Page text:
In Situ Hybridization (ISH)

We analyzed Dmxl2 expression in the brain by performing ISH on C57Bl6 mouse brain, with a probe generated from a DNA template obtained by PCR. A digoxigenin UTP-labeled Dmxl2 probe was synthesized by generating a DNA template by PCR, with the Expand High-Fidelity PCR system (Roche Diagnostics) and a pair of primers binding between nucleotides 222 and 1068 of the mouse Dmxl2 cDNA sequence (NCBI Reference Sequence NM_172771.2) and carrying the SP6 and T7 promoter sequences. The PCR product was used as the DNA template for the transcription of digoxigenin-UTP probes with an SP6 and T7 DIG RNA labeling kit (Roche Diagnostics).

ISH was carried out on 200-µm mouse brain sections. Mouse brains were embedded in a 5% agarose/BSA preparation and sectioned with a vibratome (Leica VT 1000 S). Sections were dehydrated by passage through a graded series of ethanol solutions and were stored frozen at −20°C. Sections were rehydrated and ISH was carried out as previously described [50]. Sections were mounted on glass slides, in 80% glycerol in PBS, and images were captured under a microscope (Leica DM IRB), at a magnification of 1.6×. Half-brain images were reconstituted from several images of the same section, taken at the same time and under the same conditions.

Immunohistochemistry (IHC)

For the analysis of Rbcn-3α expression in the rodent pituitary and brain, tissues were prepared from C57BL6 mice and/or WKY rats, as previously described [51]. The rodents were deeply anesthetized by pentobarbital injections and perfused transcardially with 4% paraformaldehyde in 0.1 M phosphate-buffered saline (PBS), pH 7.4. Brains were removed, cryoprotected in 30% sucrose, frozen in liquid isopentane at −45°C, and stored at −80°C until sectioning. We cut 30-µm coronal sections on a cryostat, and the free-floating sections were processed for IHC. For immunofluorescence, sections were incubated with 5% normal donkey serum (NDS) and 0.4% Triton X-100 in PBS (PBS-T) for 45 min. Sections were then incubated with primary antibodies in 1% donkey serum in PBS-T, for 48 h at 4°C (Table S4). Sections were rinsed several times with PBS and then incubated with a fluorescent secondary antibody for 1 h at room temperature (RT). They were then washed three more times in PBS, counterstained with TO-PRO-3 (1/500, Invitrogen), rinsed in PBS, mounted on Superfrost Plus slides (Microm Microtech) in Fluoromount (Southern Biotech), and covered with a coverslip.

For immunoperoxidase staining, the same procedure was followed, except that the sections were incubated with a biotinylated secondary antibody for 90 min at RT. The sections were incubated with 1% H2O2 in PBS for 10 min, rinsed in PBS-T, and labeling was detected with the Vectastain ABC kit (Vector Laboratories, Burlingame). Sections were then mounted in Pertex resin.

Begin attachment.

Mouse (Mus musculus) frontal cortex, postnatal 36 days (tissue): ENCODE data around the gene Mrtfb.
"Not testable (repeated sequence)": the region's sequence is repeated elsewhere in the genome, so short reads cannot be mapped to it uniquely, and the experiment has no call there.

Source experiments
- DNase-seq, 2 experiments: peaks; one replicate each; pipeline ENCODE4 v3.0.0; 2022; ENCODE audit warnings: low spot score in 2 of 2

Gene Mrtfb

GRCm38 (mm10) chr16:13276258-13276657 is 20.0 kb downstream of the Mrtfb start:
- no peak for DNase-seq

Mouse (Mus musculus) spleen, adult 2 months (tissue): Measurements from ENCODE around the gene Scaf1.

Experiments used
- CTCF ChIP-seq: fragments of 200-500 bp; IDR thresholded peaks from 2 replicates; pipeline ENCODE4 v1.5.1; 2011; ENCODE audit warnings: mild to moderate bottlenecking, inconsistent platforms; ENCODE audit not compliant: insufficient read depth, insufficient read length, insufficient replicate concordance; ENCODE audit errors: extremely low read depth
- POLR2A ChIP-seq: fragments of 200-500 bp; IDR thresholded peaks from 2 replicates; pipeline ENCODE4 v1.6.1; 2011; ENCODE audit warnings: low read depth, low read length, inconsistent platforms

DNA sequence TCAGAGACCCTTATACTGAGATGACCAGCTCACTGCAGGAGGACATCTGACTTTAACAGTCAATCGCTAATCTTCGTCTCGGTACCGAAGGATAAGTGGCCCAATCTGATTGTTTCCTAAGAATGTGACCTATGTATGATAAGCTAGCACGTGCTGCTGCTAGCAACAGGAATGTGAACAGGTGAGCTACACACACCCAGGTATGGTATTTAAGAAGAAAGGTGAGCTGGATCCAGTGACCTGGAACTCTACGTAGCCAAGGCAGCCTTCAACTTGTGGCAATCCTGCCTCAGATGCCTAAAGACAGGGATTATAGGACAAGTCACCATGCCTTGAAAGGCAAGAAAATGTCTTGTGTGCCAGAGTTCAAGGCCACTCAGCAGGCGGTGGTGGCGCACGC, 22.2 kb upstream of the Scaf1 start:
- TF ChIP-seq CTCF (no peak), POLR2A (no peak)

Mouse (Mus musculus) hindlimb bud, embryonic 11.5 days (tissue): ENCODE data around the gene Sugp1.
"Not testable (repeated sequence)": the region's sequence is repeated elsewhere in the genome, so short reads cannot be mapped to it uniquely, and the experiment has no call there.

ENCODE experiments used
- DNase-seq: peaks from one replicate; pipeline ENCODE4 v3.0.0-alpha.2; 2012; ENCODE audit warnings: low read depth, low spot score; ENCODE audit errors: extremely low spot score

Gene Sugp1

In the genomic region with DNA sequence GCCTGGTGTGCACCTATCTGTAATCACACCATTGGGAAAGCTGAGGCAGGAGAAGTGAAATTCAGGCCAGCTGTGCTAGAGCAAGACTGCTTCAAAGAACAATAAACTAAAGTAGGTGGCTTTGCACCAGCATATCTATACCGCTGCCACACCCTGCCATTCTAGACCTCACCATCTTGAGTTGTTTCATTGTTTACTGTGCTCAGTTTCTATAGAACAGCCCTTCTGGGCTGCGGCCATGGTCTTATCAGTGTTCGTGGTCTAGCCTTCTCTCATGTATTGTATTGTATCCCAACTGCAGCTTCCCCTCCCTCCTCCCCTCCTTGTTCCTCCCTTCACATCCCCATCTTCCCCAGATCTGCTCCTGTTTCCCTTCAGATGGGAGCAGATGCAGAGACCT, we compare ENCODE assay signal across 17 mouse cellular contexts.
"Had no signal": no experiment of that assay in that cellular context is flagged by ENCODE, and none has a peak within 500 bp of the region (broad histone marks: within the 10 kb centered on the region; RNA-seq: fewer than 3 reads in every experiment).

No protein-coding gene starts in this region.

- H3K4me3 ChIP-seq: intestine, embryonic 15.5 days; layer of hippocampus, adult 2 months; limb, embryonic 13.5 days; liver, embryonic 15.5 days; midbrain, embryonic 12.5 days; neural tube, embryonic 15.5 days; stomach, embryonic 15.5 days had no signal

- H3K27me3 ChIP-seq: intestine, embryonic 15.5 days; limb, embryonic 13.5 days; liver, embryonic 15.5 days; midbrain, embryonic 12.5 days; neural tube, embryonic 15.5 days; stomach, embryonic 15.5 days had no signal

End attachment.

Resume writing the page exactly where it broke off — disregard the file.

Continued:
The analysis of the GnRH neuron distribution was processed with the SW-1 antibody [52] at a dilution of 1∶3,000 in PBST (0.4%), for 48 h at 4°C, in the presence of 2% NDS and then as described above. The total number of GnRH-IR neurons was quantified in serial 40-µm coronal sections from the anterior preoptic region to the posterior hypothalamus in adult mice (PND 60), as previously described [53]. All slides were coded and scored blind. A neuron was scored as GnRH-IR only if it had a clearly stained cell body. We analyzed the distribution of GnRH-ir neurons further, designating the start of the OVLT as section 0. We numbered the 20 sections on either side of section 0 in the OVLT. This analysis did not include the regions in the immediate vicinity of the olfactory bulbs, but it did encompass most of the GnRH neuronal system of the mouse brain.

For double-labeling fluorescent IHC, sections were first rinsed in PBS and preincubated for 30 min in 5% NDS in PBS containing 0.3% Triton X-100. Sections were coincubated overnight at RT in ADD AbIs diluted in PBS containing 1% NDS and 0.3% Triton X-100. Sections were then rinsed in PBS and incubated for 1 h in GIVE THE AbIIs Alexa Fluor 488-conjugated donkey anti-rabbit IgG (1∶200; Molecular Probes) and Cy3-conjugated donkey anti-mouse IgG (1∶300; Jackson ImmunoResearch) diluted in PBS containing 3% NDS and 0.3% Triton X-100. Sections were then rinsed in PBS, counterstained with DAPI (1/4,000), mounted on glass slides, and coverslipped with Fluoromount-G solution (Southern Biotech) for confocal microscopic examination.

Immunofluorescent sections were analyzed using a Leica TCS SP8 confocal scanning system (Leica Microsystems) equipped with 488-nm Ar, 561-nm DPSS, and 633-nm HeNe lasers. Eight bit digital images were collected from a single optical plane using a 63× HC PL APO CS2 oil-immersion Leica objective (numerical aperture, 1.40) or a 40× HC PL APO CS2 oil-immersion Leica objective (numerical aperture, 1.30). For each optical section, double/triple-labelled images were acquired in sequential mode to avoid potential contamination by linkage-specific fluorescence emission cross-talk.

Electron Microscopy

C57BL6 WT adult mice (PND 60) were anesthetized with 0.2 cm3 of 10% chloral hydrate and intracardially perfused with 100 ml of 4% PFA, 0.1% glutaraldehyde in 0.1 M phosphate buffer (pH 7.4) on ice. Brains were postfixed by overnight incubation in 4% PFA at 4°C. The following day, the hypothalamus was dissected and cut into 200-µm sections in ice-cold PBS. These sections were then processed for pre-embedding IHC with an antibody against rabconnectin-3 [54]. For this purpose, sections were immersed for 20 min in 50 mM ammonium chloride in PBS, rinsed, and incubated overnight at 4°C with rabbit anti–rabconnectin-3α antibody (1∶500) in PBS containing 0.1% gelatin (PBSg). Antibody binding was detected by incubating sections with a goat anti-rabbit biotinylated antibody (1∶200) in PBS-gelatin for 4 h at RT and then with an avidin–peroxidase complex (1∶200) for 3 h (Elite Vectastain kit, Vector Laboratories). Finally, sections were incubated with 0.6% diaminobenzidine in Tris-buffered saline and then with Sigma Fast DAB. After staining, the region of interest, the ME, was further dissected and embedded in epoxy resin, for the cutting of semithin sections (0.5 µm), which were stained for visualization of the ME. Ultrathin sections (70 nm) of the ME were then cut and collected on 400-mesh formvar-coated nickel grids and examined with a Jeol JEM-100CXII electron microscope.